hate speech charges for anti-Islamic remarks.
Geert Wilders says the remarks — including labeling the Quran a fascist work and calling for it to be banned — fall within the realm of normal discourse and his prosecution threatens his right
to freedom of speech.
APP reports that a scheduled screening of Geert Wilders’ film Fitna in the House of Lords has been cancelled. It was due to be shown on Jan 29th.
The decision was taken after a meeting between Lord Nazir Ahmed, Government Chief
Whip of the House of Lords and Leader of the House of Lords, and representatives from the Muslim Council of Britain, the British Muslim Forum and others.
Protests and demonstrations have been cancelled,
Lord Ahmed called the decision a
victory for the Muslim community
The Far-right Dutch politician who produced a film, Fitna , claiming links between the Koran and terrorism is to be put on trial for his public statements against Islam.
Geert Wilders, the leader of the Freedom Party (PVV), said
he was surprised that the Amsterdam Appeals Court is to allow his criminal prosecution for inciting hatred and of discriminating against Muslims by comparing their religion to Nazism.
Mr Wilders' views constitute a criminal offence. [He] has
insulted Islamic worshippers by attacking the symbols of the Islamic faith, the court stated, referring to his comparison of the Koran to Adolf Hitler's Mein Kampf .
Wilders said he was stunned by the judgment: This
was the last thing I expected. The fact that I can no longer speak openly but have to go before the court makes this a very black day, not just for me but for freedom of expression in this country . What I do is to express my opinion on behalf of
half a million people who voted for me and who think it should be possible to criticise Islam. We are fed up with the 'Islamisation' of the Netherlands.
The decision by the Amsterdam Appeals Court, the second-highest legal authority in the
country, overturns an earlier ruling by the Dutch Prosecution Service, which last June dismissed hundreds of complaints against Wilders on the grounds that his utterances had been made in the context of public debate , a position that was endorsed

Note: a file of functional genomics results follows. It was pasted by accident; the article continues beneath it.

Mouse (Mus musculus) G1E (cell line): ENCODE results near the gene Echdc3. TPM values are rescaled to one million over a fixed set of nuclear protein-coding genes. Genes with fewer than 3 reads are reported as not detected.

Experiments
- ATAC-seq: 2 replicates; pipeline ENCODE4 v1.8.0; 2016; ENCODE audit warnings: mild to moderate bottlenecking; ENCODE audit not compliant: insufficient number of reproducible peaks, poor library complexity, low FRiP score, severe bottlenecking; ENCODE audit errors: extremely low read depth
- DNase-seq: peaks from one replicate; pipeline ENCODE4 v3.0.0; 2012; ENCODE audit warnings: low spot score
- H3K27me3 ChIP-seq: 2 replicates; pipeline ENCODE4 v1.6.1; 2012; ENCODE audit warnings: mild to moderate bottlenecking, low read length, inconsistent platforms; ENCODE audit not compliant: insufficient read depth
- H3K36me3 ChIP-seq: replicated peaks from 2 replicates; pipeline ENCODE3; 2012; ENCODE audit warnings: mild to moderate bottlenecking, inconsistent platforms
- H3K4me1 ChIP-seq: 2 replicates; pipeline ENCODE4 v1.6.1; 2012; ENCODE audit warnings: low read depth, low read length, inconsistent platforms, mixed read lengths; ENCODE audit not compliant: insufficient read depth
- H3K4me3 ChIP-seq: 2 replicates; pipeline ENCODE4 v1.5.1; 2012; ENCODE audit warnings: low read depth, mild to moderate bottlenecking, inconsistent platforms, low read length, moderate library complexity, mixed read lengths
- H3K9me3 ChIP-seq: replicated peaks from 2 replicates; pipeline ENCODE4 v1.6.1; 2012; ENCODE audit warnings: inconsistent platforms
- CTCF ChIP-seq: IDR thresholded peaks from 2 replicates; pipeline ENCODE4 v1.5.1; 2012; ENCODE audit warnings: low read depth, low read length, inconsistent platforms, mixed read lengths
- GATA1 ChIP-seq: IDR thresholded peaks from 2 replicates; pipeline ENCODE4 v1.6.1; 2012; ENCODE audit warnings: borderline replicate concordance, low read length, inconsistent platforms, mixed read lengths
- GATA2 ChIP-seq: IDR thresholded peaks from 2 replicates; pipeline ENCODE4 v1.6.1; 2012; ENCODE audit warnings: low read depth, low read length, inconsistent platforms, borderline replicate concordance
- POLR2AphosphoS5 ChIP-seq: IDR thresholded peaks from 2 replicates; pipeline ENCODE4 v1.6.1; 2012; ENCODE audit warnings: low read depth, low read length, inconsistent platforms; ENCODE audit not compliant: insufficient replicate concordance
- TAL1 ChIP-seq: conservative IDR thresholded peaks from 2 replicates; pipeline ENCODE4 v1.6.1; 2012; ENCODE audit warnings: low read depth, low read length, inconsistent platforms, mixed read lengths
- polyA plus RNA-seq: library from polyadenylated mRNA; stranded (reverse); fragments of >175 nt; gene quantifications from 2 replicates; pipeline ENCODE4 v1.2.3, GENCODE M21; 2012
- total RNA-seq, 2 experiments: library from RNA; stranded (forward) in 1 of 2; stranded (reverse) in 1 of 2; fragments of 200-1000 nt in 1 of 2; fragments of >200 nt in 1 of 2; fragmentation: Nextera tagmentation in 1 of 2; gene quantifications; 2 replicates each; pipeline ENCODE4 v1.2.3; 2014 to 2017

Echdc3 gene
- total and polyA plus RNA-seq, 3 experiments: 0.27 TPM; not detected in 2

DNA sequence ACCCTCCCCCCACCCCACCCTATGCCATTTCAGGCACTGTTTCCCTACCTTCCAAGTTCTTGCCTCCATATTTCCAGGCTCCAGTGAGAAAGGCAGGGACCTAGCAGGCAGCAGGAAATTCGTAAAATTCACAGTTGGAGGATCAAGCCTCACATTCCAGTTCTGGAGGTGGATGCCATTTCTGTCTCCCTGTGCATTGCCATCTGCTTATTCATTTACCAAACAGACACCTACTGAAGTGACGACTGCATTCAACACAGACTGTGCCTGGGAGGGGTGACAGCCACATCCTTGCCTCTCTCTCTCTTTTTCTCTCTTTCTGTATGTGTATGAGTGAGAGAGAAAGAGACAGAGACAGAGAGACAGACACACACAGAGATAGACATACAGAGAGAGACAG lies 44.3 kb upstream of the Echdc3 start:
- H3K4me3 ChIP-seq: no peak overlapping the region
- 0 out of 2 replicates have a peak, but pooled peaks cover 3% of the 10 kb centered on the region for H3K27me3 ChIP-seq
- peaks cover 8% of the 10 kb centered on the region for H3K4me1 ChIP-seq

by the Dutch Prime Minister, Jan Peter Balkenende, a Christian Democrat.
The UK's House of Lords will show Geert Willders' controversial Islam film Fitna . So says Wilders following the European Parliament's refusal to show the short film.
The European Parliament rejected a request by the UK MEP Gerard
Batten of the anti-European Independent Party to allow Fitna to be shown in Strasbourg to MEPs and journalists. Wilders called the ban "censorship" and compared the European Parliament to Saudi Arabia.
Wilders has recently shown
Fitna at meetings in Jerusalem and New York. He said the film will also be on view in the House of Lords in January.
Christian democratic MEP Maria Martens was pleased by the decision not to show Fitna in the EP. The film has nothing to
do with freedom of expression. This freedom does not give the right to offend.
Conservative MEP Jeanine Hennis-Plasschaert on the other hand called the banning of Fitna unbelievably stupid because the film does fall within the
boundaries of the law and Wilders has now got more publicity and attention than if he had been able to show his film.